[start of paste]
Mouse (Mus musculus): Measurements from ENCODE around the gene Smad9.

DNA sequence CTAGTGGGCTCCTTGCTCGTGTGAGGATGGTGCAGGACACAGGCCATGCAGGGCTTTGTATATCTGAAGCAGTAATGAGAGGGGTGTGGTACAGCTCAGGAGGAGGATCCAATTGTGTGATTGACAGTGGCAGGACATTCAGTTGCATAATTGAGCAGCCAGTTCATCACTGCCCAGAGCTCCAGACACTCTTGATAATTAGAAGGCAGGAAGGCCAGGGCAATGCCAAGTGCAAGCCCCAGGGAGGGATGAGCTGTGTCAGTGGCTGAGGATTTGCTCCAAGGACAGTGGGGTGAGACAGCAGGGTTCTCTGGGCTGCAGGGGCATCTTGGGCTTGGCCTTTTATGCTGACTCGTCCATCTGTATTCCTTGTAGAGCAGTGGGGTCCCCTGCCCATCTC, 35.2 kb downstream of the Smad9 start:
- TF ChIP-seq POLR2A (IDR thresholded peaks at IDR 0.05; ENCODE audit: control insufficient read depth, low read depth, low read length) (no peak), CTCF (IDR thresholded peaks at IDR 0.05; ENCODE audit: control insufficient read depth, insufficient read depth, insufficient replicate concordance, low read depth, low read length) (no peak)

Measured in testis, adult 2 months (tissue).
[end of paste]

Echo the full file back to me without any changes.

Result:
Mouse (Mus musculus): Measurements from ENCODE around the gene Smad9.

DNA sequence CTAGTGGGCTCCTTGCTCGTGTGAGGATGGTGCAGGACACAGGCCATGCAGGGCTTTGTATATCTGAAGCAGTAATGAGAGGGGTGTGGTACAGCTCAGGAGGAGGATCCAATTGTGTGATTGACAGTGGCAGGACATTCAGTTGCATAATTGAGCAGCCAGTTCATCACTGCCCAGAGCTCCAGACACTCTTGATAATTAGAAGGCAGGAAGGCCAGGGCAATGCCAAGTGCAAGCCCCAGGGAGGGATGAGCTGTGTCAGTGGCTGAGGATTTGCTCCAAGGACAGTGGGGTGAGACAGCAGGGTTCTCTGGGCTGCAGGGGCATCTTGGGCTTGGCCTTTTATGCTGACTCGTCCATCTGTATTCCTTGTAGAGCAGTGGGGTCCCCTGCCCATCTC, 35.2 kb downstream of the Smad9 start:
- TF ChIP-seq POLR2A (IDR thresholded peaks at IDR 0.05; ENCODE audit: control insufficient read depth, low read depth, low read length) (no peak), CTCF (IDR thresholded peaks at IDR 0.05; ENCODE audit: control insufficient read depth, insufficient read depth, insufficient replicate concordance, low read depth, low read length) (no peak)

Measured in testis, adult 2 months (tissue).